Citation. 22 Ill.242 Miss. 431, 135 So. 2d 195 (1961)
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Brief Fact Summary.
The Plaintiff, Denman (Plaintiff), sued the Defendant, the Ross estate (Defendant), for personal injuries suffered by Plaintiff due to Defendant’s negligent driving in a car accident. The jury found for Plaintiff, however on Defendant’s motion, the judge granted a judgment notwithstanding the verdict in Defendant’s favor.
Synopsis of Rule of Law.
A finding of judgment notwithstanding the verdict is correct in cases where the original jury verdict is based on speculative facts.
Plaintiff, a minor, was driving with her grandmother when their car was involved in a fatal head on accident with the Defendant’s vehicle. Plaintiff survived and sued the deceased Defendant’s estate claiming his negligent operation of his vehicle caused her personal injuries. At trial, Plaintiff offered photographs of the damaged vehicles and the testimony of two witnesses. Both witnesses claimed they saw Defendant driving at a high rate of speed, but that to their knowledge he was on the correct side of the road. There were no eyewitnesses to the actual accident, as the survivors could not remember the accident details. Plaintiff claimed it could be inferred that the accident would not have happened, but for the negligent manner in which Defendant drove his car, compounded with the bad weather and his excessive driving speed. The jury came back with a verdict for the Plaintiff and awarded her $5,000. Defendant moved for a judgment notwithstanding the verdict and was granted i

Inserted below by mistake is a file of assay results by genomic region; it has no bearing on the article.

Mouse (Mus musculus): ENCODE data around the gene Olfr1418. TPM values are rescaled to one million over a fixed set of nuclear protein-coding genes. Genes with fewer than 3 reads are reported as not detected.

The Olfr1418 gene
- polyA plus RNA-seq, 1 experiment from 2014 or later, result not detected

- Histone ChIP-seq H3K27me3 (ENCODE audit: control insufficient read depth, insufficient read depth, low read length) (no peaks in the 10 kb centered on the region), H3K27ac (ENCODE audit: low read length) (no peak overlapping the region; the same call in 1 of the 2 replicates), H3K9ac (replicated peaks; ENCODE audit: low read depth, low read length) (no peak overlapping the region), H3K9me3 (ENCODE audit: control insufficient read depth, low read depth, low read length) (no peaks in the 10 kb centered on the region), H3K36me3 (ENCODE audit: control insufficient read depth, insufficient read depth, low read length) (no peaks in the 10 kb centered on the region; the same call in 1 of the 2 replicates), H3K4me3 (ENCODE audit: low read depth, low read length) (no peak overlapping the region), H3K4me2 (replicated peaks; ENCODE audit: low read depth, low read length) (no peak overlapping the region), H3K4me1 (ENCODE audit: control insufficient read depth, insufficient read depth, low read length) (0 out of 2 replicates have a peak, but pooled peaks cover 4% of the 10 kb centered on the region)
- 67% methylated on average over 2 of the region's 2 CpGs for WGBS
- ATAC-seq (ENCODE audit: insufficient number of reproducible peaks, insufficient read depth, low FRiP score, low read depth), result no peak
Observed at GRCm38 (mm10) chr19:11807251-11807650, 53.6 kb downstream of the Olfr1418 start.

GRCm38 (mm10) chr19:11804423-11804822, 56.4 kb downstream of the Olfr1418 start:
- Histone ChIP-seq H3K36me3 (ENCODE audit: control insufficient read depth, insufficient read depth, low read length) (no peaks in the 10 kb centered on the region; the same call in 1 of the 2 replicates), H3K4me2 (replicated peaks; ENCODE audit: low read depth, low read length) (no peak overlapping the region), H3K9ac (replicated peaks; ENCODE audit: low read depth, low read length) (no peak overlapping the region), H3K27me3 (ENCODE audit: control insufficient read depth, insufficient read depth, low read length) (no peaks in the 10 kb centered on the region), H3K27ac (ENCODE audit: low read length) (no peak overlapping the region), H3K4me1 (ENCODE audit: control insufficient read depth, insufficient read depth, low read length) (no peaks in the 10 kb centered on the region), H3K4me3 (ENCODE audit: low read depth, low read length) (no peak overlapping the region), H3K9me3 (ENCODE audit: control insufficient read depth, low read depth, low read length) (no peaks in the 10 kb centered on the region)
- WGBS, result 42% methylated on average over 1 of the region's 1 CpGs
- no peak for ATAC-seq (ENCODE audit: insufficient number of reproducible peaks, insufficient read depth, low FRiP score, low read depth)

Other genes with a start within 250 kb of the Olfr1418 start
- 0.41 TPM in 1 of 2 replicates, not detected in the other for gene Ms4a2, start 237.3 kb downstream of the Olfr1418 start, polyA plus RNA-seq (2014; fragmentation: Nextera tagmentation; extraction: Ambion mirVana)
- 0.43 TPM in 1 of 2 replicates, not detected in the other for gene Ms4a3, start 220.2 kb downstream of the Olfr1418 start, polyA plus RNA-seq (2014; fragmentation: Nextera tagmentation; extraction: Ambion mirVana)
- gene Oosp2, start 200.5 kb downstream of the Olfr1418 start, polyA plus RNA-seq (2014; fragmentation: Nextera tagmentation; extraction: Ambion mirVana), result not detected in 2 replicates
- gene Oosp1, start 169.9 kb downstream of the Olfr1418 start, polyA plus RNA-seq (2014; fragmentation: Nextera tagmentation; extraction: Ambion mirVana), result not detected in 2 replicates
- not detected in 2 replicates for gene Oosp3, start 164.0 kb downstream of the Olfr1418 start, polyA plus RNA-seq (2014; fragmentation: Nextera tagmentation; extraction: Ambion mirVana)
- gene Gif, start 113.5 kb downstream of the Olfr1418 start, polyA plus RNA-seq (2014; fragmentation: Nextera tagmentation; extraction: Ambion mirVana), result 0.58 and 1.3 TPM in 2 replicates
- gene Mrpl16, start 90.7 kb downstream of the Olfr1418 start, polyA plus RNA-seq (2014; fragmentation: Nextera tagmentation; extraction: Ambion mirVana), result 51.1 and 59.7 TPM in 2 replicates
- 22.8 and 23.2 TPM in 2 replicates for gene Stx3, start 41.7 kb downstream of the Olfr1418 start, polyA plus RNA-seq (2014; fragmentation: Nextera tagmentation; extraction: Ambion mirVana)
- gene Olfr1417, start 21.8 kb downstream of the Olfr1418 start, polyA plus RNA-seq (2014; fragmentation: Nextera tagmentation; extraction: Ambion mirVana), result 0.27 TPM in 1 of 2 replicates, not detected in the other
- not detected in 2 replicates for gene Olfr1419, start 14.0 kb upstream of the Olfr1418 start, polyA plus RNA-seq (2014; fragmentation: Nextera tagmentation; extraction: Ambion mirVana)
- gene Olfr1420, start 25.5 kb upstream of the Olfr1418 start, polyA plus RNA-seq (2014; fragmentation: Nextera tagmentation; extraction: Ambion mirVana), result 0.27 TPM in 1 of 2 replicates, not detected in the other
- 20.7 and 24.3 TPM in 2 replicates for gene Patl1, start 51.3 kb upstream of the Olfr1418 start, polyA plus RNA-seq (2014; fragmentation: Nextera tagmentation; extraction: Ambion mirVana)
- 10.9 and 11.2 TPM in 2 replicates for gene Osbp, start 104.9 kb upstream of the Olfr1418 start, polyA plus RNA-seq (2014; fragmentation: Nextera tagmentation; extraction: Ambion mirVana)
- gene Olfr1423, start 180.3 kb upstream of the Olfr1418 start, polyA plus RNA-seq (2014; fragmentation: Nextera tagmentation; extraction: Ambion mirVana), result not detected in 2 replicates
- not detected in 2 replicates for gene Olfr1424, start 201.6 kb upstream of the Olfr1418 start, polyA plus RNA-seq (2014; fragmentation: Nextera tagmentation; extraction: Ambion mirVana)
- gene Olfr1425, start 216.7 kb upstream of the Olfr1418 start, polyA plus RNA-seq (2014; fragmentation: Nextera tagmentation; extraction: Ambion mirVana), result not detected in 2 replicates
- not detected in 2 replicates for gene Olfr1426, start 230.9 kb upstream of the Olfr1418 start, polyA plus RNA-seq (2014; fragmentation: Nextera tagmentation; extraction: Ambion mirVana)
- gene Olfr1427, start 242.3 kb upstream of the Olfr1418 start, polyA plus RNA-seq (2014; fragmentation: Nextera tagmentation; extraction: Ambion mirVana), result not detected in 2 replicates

Whether the trial correct correctly granted a judgment notwithstanding the verdict in Defendant’s favor based on Plaintiff’s evidentiary showing.
Yes. There was no sound or reasonable basis upon which a jury or this Court can say that the Plaintiff met her burden of proof.
It was the Plaintiff’s burden to show by a preponderance of the evidence that the Defendant was guilty of negligence and that such negligence was the proximate cause or contributing factor to the accident and resulting damage. The conclusion that the Plaintiff reached was based on speculation because the details of the accident were unknown to everybody. Therefore, a finding of a judgment notwithstanding the verdict was correct because a jury could not have thoroughly based a verdict on speculative facts such as these.